Since alprazolam additionally elicits a pleasant euphoria and other changed responses in the brain, users can become addicted to this feeling—using more and more in an attempt to recreate these effects. The more drug is taken, the greater the likelihood that tolerance will begin to develop.
Tolerance, a condition that commonly occurs with alprazolam use, is when the body adapts to the increased amounts of the substance resulting in higher levels of the drug needed to produce the previously experienced effects. When higher levels are needed or when the substance is used in combination with alcohol or opioids like methadone, there is increased risk of overdose, which can lead to:
- Dangerously slowed breathing.
- Extreme sedation.
One of the most devastating effects of alprazolam abuse is addiction. This is characterized by a compulsive desire to continue obtaining and using the drug even when negative events are happening to you or your loved ones because of your use. Examples of addiction signs include:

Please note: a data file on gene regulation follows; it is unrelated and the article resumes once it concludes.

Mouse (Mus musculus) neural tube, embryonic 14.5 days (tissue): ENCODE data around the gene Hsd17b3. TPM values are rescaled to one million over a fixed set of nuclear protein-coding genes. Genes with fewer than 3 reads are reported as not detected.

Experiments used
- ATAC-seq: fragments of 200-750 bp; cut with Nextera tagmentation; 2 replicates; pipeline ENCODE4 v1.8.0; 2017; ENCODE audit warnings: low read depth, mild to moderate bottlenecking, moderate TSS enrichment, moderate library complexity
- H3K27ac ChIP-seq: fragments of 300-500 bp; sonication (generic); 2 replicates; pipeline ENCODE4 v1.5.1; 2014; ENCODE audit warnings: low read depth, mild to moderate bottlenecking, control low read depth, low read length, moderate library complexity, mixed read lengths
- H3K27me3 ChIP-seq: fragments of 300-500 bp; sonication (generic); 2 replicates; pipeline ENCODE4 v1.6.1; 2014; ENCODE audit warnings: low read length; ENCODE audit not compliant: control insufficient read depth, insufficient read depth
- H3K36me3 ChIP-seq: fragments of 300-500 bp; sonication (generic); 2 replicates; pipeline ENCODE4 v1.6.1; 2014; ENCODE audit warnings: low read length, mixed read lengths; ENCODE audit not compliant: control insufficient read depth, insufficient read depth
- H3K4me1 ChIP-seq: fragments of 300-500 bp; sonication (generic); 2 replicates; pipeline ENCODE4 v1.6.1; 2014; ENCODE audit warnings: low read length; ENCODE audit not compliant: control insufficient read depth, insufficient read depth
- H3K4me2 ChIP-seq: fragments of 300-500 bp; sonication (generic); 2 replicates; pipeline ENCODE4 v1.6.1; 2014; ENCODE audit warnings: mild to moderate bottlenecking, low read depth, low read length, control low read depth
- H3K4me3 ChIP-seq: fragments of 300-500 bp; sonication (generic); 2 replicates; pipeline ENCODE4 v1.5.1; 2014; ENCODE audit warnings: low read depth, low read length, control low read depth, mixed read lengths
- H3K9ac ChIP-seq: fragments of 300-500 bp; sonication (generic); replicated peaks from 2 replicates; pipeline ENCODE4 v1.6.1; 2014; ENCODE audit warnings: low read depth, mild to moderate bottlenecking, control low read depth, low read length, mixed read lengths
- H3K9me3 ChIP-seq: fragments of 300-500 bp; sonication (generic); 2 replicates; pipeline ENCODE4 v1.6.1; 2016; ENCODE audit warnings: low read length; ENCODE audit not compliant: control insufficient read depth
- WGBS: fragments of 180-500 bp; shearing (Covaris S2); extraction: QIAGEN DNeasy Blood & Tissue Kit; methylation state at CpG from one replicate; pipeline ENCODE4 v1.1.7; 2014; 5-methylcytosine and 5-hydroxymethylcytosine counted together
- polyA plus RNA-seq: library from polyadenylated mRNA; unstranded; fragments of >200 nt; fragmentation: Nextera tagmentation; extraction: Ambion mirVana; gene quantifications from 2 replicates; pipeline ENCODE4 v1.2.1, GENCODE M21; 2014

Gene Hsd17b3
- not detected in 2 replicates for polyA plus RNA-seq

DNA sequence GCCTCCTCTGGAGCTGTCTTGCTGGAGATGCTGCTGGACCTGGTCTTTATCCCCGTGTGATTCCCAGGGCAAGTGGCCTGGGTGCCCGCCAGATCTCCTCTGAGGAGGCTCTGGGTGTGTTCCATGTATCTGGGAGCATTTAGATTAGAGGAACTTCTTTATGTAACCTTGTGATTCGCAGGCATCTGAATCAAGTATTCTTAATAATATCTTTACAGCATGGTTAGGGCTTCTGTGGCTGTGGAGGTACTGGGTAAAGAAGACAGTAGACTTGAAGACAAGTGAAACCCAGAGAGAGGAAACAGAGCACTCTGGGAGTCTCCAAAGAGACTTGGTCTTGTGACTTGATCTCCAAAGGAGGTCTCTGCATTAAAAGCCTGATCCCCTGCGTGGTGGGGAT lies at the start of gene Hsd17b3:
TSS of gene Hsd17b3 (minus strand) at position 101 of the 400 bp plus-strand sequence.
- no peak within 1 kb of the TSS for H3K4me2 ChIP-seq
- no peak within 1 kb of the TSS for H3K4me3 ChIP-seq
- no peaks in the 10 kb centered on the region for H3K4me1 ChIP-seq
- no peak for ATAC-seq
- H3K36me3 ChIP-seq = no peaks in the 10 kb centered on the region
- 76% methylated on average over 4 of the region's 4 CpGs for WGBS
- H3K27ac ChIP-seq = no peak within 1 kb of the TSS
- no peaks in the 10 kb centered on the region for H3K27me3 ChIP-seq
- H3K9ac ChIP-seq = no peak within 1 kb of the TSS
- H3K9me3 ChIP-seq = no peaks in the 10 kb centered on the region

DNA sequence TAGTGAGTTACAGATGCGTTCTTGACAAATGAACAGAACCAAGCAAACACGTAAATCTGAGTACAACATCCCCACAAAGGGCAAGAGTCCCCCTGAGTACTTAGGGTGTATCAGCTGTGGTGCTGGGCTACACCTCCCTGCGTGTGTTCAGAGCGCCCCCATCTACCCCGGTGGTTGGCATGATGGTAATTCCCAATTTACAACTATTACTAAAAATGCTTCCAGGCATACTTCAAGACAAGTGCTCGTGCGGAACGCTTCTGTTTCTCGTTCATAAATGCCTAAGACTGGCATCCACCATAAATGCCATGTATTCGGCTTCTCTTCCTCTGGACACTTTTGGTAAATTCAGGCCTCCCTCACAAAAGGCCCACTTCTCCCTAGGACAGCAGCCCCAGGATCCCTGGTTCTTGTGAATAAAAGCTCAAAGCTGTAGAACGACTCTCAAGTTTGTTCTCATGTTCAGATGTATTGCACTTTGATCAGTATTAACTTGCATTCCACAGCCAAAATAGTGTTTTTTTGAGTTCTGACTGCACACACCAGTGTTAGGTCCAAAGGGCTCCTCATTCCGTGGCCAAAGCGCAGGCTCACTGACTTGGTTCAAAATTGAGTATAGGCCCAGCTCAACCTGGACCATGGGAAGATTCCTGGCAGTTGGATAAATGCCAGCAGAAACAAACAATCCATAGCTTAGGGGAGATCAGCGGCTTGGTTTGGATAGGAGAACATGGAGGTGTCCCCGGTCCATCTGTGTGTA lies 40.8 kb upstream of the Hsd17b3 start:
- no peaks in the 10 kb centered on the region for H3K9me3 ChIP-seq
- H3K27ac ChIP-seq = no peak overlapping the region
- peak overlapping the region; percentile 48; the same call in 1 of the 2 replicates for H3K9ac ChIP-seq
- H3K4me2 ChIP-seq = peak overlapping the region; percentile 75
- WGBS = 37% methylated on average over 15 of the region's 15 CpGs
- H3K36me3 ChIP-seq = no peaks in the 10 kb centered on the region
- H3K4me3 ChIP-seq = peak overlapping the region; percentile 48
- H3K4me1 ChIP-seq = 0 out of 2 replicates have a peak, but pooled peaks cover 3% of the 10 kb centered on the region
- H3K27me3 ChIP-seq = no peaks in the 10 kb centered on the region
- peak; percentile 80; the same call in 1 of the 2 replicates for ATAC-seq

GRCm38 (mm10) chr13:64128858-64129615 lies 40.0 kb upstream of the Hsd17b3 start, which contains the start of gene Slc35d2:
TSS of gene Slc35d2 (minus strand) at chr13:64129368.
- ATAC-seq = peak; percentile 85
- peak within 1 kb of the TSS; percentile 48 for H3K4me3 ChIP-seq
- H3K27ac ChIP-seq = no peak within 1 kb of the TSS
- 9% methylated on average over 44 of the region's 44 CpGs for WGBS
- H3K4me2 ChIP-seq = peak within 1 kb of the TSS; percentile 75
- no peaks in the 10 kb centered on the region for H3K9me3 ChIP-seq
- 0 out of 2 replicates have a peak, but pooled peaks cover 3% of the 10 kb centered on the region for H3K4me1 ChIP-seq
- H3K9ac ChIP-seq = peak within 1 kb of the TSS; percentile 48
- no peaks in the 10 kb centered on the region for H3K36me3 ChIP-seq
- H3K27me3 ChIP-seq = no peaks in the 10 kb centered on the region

- Increased conflict with friends, family, and coworkers.
- Decreased performance at work or school.
- Financial changes with more money being spent on the substance.
- Contacting multiple doctors for prescriptions (“doctor shopping” for Xanax).
Due to the risks of alprazolam withdrawal symptoms, professional treatment should always be sought when ending use. When done under the supervision of a medical staff, the effects can be diminished leading to a safer withdrawal process where any complications can be addressed.
Withdrawal symptoms include:
- Inability to sleep.
- Irritability and depression.
It is strongly recommended to undergo an evaluation by a physician or a substance abuse professional before ending use so that the best course of care can be recommended. When ending use, several options are recommended—the precise program will be dependent on the frequency and amount of use. These options include:
- Residential rehab.
- Outpatient treatment.
- Support groups.
Detoxification is the process of allowing the body to process and eliminate the substance. Rather than treatment, detox is a necessary precursor to treatment. You must rid the body of the drug before beginning your recovery. Typically, detox is completed on an inpatient basis to monitor vital signs of the user.